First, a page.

he knowingly aided and abetted the landing of a certain named Chinese person by lalsely representing such person to be a merchant residing in the United States, knowing him to be a laborer. None of the counts set forth facts to show that the Chinese person alleged to have been aided in landing was not entitled to land, except by charging that he was "not lawfully mtitled to enter the United States." Defendant demurred to the different counts of the indictment, on the ground that none of them stated facts sufficient to constitute offenses or an offense against the laws of the United States. P. C. Sullivan, for the United Stales. A. R. Coleman, for defendant.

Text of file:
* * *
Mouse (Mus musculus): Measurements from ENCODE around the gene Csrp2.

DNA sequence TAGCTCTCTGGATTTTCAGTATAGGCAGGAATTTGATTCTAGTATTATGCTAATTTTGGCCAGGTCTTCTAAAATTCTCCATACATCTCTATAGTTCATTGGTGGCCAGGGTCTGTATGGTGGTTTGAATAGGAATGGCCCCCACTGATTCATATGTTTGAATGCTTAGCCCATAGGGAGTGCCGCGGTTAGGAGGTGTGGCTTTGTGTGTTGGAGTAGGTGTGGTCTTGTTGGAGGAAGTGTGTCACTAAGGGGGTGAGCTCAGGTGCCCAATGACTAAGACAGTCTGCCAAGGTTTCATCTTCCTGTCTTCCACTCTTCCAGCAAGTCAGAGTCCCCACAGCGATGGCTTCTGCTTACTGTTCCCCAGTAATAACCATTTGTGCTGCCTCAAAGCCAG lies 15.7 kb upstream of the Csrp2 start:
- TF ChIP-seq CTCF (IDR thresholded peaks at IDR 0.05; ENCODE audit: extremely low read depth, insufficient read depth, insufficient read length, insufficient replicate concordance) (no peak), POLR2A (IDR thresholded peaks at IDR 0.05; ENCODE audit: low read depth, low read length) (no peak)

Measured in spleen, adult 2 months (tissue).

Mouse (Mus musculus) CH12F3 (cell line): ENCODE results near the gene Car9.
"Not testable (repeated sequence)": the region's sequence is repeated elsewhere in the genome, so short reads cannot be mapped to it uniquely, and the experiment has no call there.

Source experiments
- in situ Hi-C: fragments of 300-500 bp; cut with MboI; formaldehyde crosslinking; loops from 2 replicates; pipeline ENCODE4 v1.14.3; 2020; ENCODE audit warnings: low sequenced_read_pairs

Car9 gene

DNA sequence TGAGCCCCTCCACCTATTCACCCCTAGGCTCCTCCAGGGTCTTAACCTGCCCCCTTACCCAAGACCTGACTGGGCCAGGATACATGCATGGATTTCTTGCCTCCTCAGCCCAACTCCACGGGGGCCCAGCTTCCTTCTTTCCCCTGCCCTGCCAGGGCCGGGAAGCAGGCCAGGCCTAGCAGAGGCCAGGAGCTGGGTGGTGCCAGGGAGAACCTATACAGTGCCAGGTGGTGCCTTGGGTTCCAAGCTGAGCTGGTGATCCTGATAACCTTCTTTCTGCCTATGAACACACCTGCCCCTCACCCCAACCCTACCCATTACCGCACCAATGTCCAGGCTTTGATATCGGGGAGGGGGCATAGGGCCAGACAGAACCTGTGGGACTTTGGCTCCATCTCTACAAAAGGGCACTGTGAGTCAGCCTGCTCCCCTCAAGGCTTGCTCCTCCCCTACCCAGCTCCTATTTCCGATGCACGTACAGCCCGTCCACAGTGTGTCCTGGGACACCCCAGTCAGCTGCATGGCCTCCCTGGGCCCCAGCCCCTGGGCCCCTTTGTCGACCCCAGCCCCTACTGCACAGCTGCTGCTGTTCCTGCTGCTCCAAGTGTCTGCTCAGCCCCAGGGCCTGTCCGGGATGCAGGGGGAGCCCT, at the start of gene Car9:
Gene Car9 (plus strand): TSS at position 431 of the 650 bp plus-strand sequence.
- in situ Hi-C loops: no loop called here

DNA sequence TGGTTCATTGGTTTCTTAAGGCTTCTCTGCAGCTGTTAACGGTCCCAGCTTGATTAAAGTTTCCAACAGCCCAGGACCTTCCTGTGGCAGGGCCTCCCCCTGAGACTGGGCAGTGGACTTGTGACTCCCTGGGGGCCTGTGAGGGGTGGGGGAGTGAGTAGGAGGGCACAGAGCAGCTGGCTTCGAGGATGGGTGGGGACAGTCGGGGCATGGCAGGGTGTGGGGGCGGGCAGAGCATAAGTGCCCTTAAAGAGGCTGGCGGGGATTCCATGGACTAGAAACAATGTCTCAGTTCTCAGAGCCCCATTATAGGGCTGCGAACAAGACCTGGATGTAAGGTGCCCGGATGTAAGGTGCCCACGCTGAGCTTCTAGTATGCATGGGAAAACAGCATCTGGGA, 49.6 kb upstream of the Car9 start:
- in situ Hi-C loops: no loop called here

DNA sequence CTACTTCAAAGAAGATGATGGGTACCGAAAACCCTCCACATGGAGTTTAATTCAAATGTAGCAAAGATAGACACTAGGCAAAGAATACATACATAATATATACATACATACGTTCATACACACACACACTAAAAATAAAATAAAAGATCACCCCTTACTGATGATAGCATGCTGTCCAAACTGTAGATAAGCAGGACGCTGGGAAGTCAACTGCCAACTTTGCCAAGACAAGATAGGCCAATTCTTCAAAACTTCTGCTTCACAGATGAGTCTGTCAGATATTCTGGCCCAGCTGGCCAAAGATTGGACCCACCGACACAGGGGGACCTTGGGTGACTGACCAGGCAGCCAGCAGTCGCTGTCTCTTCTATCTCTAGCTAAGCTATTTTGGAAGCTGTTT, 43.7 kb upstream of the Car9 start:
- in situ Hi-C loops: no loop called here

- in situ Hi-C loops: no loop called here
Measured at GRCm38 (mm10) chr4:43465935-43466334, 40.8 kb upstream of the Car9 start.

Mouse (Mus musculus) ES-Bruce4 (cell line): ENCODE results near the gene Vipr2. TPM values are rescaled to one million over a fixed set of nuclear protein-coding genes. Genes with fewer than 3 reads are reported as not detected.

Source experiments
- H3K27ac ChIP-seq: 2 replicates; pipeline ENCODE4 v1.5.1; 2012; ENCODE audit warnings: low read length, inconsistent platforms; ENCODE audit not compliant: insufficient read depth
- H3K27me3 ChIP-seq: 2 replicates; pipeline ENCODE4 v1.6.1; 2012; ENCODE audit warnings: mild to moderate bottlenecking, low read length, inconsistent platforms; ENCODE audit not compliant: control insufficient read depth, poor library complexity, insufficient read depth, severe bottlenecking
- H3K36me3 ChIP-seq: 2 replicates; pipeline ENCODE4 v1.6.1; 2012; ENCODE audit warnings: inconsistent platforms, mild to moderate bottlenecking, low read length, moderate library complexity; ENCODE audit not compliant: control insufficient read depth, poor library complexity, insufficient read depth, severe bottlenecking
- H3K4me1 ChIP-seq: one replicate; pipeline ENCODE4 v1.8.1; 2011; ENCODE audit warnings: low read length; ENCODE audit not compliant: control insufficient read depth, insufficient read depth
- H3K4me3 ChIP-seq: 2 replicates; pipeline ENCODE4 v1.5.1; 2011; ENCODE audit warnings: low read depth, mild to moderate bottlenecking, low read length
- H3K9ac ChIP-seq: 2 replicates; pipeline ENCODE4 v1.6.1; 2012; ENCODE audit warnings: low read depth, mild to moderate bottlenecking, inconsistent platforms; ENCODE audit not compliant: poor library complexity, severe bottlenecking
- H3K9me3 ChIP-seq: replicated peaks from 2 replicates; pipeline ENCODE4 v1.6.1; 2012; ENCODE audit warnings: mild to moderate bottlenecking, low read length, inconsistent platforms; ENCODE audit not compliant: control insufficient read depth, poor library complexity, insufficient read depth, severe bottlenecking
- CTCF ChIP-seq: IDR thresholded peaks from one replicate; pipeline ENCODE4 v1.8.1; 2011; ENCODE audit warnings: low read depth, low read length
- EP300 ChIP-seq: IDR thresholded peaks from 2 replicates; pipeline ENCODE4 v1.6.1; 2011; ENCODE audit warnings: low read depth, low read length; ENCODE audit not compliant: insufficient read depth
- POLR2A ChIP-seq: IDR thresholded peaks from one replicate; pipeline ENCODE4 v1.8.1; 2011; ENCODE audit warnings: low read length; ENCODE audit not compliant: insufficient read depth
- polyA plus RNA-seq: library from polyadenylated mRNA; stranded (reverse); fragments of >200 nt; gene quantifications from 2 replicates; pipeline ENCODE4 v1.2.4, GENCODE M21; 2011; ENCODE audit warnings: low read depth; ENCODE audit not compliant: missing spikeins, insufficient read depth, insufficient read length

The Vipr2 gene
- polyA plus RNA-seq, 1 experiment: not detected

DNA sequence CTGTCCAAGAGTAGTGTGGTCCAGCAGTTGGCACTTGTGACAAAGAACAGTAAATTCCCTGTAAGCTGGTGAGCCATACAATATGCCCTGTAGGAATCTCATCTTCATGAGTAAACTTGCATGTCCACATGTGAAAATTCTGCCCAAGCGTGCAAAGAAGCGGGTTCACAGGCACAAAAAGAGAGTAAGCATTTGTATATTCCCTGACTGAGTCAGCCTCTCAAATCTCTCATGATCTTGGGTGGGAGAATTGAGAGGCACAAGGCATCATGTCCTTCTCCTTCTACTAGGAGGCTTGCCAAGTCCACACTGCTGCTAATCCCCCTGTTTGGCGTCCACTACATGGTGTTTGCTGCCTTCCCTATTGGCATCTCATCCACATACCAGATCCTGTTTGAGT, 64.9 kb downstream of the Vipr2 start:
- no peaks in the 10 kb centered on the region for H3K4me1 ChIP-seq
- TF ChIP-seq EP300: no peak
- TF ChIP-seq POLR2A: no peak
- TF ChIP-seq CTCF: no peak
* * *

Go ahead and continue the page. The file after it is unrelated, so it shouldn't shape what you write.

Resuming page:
HANFORD, J. This indictment is found en upon the acts of congress by which the coming into the country of Chinese laborers was intended to be restricted and prohibited, and particularly the eleventh section of the act of May 6, 1882, (22 St. U. S. p. 61,) which reads as follows: "Sec. 11. That any person who shall knowingly bring into, or cause to be brought into, the United States by land. or who shall knowingly aiLl or abet the Sllme, 01' aitl or abet the landing in the United States from any vessel of, any Chinese person not laWfully entitled to enter the United States, shall be guilty of a misdemeanor, and shall, on conviction thereof, be fined in a sum not exceeding one thousand dollars, and imprisoned fOl' a term not exceeding one year." Manifestly the intention of the grand jury was to charge the defendant by this indictment with the commission of criminal offenses committed by aiding and abetting the landing in the United States of Chinese persons who had been unlawfully brought into the country by vessels, but the pleading is fatally defective, because it does not allege that the Chinese persons named were brought into the United States in the vessels named, or that they ever were unlawfully brought into the United States. It only goes to the extent of dl':scribing the Chinese as persons not lawfully entitled to enter the United States,-that is, if they were now out of the United State3 they would not be lawfully entitled to enter; and it may be assumed that, if they were not in the country prior to the enactment of the exclusion acts, they must have entered unlawfully. But the allegrrtions of this indictment do not allege facts sufficient to show the court, after indulglng in all permissible presumptions, that their entry was unlawful. All that is alleged is not inconsistent with a state of facts which would render the landing of the persons named, at the time and place mentioned, from the vessel named, lawful and proper; for example, if they were Chinese laborers, who were in the country prior to :May 6, 1882, and who had remained within it continuously from that time, and who landed from the vessel mentioned at the time stated, aller making a passage in her from some other point within the United States to the place of landing, without having during the journey been outside of the United States. In such a case, there could be no violation of law by aiding and abetting such landing. The law must be so interpreted, by reference to all its part'l, as to give effect to the manifest intention of